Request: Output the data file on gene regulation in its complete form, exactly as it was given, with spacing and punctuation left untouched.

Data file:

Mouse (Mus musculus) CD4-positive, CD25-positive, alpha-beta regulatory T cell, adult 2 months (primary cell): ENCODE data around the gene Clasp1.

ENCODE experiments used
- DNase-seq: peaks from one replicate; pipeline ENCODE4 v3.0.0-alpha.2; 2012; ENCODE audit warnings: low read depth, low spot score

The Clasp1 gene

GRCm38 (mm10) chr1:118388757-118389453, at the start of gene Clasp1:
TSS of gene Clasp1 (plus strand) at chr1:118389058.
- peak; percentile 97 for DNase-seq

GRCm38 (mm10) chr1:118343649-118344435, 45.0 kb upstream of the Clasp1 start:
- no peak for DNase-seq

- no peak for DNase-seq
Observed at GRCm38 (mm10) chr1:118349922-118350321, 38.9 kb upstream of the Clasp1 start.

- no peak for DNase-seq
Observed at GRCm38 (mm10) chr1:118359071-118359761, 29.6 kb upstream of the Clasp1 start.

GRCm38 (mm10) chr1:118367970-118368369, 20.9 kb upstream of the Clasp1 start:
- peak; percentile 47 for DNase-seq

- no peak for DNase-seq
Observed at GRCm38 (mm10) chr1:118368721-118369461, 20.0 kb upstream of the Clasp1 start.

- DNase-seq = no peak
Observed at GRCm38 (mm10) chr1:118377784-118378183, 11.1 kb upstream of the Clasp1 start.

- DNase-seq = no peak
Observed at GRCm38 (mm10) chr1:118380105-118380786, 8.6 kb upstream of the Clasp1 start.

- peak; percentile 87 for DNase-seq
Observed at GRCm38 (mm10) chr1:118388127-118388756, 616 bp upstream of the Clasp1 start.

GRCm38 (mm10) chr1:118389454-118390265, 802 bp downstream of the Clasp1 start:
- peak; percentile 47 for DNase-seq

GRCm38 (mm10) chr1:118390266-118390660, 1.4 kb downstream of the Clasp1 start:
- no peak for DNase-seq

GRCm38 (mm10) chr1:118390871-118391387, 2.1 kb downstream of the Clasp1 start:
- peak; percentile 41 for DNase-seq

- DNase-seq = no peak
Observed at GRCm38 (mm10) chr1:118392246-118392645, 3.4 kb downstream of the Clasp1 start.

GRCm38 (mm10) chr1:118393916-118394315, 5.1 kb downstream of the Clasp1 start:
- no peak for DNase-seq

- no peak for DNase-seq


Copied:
Mouse (Mus musculus) CD4-positive, CD25-positive, alpha-beta regulatory T cell, adult 2 months (primary cell): ENCODE data around the gene Clasp1.

ENCODE experiments used
- DNase-seq: peaks from one replicate; pipeline ENCODE4 v3.0.0-alpha.2; 2012; ENCODE audit warnings: low read depth, low spot score

The Clasp1 gene

GRCm38 (mm10) chr1:118388757-118389453, at the start of gene Clasp1:
TSS of gene Clasp1 (plus strand) at chr1:118389058.
- peak; percentile 97 for DNase-seq

GRCm38 (mm10) chr1:118343649-118344435, 45.0 kb upstream of the Clasp1 start:
- no peak for DNase-seq

- no peak for DNase-seq
Observed at GRCm38 (mm10) chr1:118349922-118350321, 38.9 kb upstream of the Clasp1 start.

- no peak for DNase-seq
Observed at GRCm38 (mm10) chr1:118359071-118359761, 29.6 kb upstream of the Clasp1 start.

GRCm38 (mm10) chr1:118367970-118368369, 20.9 kb upstream of the Clasp1 start:
- peak; percentile 47 for DNase-seq

- no peak for DNase-seq
Observed at GRCm38 (mm10) chr1:118368721-118369461, 20.0 kb upstream of the Clasp1 start.

- DNase-seq = no peak
Observed at GRCm38 (mm10) chr1:118377784-118378183, 11.1 kb upstream of the Clasp1 start.

- DNase-seq = no peak
Observed at GRCm38 (mm10) chr1:118380105-118380786, 8.6 kb upstream of the Clasp1 start.

- peak; percentile 87 for DNase-seq
Observed at GRCm38 (mm10) chr1:118388127-118388756, 616 bp upstream of the Clasp1 start.

GRCm38 (mm10) chr1:118389454-118390265, 802 bp downstream of the Clasp1 start:
- peak; percentile 47 for DNase-seq

GRCm38 (mm10) chr1:118390266-118390660, 1.4 kb downstream of the Clasp1 start:
- no peak for DNase-seq

GRCm38 (mm10) chr1:118390871-118391387, 2.1 kb downstream of the Clasp1 start:
- peak; percentile 41 for DNase-seq

- DNase-seq = no peak
Observed at GRCm38 (mm10) chr1:118392246-118392645, 3.4 kb downstream of the Clasp1 start.

GRCm38 (mm10) chr1:118393916-118394315, 5.1 kb downstream of the Clasp1 start:
- no peak for DNase-seq

- no peak for DNase-seq